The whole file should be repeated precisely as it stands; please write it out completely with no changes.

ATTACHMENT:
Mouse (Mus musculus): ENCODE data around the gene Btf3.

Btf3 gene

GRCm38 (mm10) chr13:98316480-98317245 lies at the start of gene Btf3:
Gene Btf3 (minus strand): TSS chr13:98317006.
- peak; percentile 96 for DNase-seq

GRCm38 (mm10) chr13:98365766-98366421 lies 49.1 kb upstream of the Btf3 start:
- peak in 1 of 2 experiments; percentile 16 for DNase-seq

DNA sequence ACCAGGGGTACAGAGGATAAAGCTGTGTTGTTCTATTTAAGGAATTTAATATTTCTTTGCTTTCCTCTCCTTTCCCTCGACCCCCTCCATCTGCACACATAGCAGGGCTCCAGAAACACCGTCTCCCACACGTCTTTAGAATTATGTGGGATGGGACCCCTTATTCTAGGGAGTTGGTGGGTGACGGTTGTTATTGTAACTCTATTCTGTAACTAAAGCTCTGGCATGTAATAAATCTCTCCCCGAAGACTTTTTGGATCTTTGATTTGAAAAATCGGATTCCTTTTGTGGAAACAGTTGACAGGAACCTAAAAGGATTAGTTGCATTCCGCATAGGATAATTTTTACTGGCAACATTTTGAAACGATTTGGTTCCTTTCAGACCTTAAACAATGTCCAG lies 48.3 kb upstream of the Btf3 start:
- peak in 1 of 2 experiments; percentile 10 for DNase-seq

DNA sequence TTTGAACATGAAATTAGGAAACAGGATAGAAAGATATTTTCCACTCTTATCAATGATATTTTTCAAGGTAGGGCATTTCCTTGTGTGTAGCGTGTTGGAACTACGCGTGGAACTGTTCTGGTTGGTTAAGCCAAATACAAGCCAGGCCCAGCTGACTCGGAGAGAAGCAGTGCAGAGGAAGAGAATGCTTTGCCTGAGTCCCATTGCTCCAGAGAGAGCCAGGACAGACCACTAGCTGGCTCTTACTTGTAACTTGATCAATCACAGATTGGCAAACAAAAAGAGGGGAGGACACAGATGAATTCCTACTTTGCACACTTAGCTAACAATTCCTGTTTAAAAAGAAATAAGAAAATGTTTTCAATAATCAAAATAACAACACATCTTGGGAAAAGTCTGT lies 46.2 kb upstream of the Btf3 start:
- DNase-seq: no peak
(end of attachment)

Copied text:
Mouse (Mus musculus): ENCODE data around the gene Btf3.

Btf3 gene

GRCm38 (mm10) chr13:98316480-98317245 lies at the start of gene Btf3:
Gene Btf3 (minus strand): TSS chr13:98317006.
- peak; percentile 96 for DNase-seq

GRCm38 (mm10) chr13:98365766-98366421 lies 49.1 kb upstream of the Btf3 start:
- peak in 1 of 2 experiments; percentile 16 for DNase-seq

DNA sequence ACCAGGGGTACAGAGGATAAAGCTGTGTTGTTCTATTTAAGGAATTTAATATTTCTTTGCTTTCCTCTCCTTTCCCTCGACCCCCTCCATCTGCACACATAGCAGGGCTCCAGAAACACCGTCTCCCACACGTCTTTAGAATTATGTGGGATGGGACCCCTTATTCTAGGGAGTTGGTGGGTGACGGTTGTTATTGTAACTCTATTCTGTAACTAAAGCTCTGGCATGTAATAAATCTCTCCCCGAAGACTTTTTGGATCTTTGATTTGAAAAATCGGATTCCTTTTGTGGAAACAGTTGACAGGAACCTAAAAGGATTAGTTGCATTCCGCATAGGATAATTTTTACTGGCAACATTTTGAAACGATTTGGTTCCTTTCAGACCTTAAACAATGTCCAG lies 48.3 kb upstream of the Btf3 start:
- peak in 1 of 2 experiments; percentile 10 for DNase-seq

DNA sequence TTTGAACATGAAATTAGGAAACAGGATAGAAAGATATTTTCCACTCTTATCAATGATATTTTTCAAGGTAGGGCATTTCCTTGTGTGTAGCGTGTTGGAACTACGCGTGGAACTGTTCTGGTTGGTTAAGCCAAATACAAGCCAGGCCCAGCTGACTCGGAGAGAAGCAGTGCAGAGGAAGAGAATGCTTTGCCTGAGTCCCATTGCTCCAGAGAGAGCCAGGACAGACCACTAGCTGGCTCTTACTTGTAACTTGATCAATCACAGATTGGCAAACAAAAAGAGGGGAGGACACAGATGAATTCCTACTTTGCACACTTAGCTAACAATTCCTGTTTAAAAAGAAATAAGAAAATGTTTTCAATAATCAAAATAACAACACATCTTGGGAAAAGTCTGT lies 46.2 kb upstream of the Btf3 start:
- DNase-seq: no peak